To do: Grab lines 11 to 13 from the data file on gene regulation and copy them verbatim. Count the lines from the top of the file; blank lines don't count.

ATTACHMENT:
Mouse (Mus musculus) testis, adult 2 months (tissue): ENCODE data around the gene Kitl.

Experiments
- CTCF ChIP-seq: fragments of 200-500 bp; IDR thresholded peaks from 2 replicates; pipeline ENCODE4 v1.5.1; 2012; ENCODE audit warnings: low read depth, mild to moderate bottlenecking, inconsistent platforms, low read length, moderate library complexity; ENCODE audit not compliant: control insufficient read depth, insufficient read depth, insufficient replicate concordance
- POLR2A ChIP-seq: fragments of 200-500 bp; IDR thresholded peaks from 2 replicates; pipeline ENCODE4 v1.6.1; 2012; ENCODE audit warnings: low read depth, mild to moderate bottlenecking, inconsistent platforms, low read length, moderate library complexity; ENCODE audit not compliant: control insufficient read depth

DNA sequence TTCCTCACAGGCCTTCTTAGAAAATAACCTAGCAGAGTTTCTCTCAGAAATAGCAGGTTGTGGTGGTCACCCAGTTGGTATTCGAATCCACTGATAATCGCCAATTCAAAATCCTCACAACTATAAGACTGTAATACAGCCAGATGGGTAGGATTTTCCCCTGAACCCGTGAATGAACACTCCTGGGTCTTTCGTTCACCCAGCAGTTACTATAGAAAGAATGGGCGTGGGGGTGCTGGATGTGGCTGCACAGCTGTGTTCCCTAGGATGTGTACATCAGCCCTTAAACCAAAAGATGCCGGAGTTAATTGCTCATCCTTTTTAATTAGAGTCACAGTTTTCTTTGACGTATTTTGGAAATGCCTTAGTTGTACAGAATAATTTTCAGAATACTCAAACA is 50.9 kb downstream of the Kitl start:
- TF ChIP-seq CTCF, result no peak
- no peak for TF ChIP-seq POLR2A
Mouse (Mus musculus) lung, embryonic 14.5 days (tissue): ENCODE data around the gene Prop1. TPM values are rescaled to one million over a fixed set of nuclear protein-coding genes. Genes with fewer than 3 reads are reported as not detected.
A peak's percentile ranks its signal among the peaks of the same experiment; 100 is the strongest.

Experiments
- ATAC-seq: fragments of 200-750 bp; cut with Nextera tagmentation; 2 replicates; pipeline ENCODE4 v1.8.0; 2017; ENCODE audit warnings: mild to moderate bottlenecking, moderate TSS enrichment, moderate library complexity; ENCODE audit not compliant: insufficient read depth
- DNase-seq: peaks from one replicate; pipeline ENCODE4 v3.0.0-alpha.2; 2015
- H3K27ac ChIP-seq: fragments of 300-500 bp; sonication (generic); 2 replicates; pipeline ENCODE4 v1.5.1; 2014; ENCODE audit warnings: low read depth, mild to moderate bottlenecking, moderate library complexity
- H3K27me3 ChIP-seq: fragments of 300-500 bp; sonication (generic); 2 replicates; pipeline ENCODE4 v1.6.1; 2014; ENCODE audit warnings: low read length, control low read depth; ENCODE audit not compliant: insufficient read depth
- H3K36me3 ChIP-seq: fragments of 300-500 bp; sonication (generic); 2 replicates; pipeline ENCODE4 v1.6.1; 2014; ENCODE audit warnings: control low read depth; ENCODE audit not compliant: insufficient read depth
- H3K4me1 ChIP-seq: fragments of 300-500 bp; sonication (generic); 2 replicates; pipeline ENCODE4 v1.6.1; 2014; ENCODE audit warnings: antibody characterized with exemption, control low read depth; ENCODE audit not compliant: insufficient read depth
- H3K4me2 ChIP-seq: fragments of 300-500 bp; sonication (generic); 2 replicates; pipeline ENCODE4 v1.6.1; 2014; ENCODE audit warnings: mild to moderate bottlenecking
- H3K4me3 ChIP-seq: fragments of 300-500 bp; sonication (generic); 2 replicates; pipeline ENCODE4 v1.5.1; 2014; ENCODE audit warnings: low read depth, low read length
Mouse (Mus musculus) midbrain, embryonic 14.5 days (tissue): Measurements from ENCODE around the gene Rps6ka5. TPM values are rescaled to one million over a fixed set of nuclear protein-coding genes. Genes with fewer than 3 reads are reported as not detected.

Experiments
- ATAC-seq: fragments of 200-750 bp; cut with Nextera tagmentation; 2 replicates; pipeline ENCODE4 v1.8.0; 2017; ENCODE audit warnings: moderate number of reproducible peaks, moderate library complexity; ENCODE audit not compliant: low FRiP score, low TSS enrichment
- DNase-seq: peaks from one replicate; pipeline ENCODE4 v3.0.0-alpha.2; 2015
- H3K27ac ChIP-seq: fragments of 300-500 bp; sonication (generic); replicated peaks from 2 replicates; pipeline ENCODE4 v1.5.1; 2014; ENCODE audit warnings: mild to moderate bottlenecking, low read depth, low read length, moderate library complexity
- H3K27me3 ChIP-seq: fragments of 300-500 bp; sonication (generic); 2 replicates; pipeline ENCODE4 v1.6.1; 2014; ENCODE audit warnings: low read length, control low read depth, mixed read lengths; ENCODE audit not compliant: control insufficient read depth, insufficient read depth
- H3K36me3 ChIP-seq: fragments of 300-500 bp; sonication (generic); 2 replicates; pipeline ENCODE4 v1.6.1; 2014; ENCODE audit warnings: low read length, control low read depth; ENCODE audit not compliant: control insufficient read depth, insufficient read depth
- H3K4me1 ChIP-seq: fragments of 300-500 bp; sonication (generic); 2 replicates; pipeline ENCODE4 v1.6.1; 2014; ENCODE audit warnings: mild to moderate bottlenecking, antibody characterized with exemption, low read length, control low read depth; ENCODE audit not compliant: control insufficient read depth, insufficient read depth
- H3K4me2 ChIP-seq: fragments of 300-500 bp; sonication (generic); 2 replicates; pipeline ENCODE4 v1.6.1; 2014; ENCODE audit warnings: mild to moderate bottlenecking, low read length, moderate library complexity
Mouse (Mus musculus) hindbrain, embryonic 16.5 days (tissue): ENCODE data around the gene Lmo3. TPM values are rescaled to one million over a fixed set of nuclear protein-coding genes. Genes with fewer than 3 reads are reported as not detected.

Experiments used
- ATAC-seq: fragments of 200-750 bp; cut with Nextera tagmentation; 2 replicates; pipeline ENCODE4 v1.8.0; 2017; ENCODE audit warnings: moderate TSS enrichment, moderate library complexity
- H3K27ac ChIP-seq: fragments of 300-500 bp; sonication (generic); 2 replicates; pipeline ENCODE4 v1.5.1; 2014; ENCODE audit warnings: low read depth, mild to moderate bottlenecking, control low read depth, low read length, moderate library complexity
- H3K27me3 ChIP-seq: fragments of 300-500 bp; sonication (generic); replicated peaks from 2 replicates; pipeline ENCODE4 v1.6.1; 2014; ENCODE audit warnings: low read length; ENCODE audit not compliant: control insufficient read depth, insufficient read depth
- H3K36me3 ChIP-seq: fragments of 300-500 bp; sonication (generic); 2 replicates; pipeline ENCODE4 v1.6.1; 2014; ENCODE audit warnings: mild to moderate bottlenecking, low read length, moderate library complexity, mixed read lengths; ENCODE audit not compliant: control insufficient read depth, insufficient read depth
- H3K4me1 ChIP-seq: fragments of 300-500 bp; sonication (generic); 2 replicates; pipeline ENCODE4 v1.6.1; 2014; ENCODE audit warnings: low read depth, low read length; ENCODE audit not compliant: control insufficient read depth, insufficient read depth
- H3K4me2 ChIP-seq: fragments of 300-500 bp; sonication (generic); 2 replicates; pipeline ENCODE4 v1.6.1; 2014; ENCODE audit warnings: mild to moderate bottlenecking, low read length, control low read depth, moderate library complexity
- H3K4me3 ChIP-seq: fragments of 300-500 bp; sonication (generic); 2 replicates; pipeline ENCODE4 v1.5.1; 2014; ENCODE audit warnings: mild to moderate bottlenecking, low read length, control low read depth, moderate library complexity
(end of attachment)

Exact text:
- ATAC-seq: fragments of 200-750 bp; cut with Nextera tagmentation; 2 replicates; pipeline ENCODE4 v1.8.0; 2017; ENCODE audit warnings: mild to moderate bottlenecking, moderate TSS enrichment, moderate library complexity; ENCODE audit not compliant: insufficient read depth
- DNase-seq: peaks from one replicate; pipeline ENCODE4 v3.0.0-alpha.2; 2015
- H3K27ac ChIP-seq: fragments of 300-500 bp; sonication (generic); 2 replicates; pipeline ENCODE4 v1.5.1; 2014; ENCODE audit warnings: low read depth, mild to moderate bottlenecking, moderate library complexity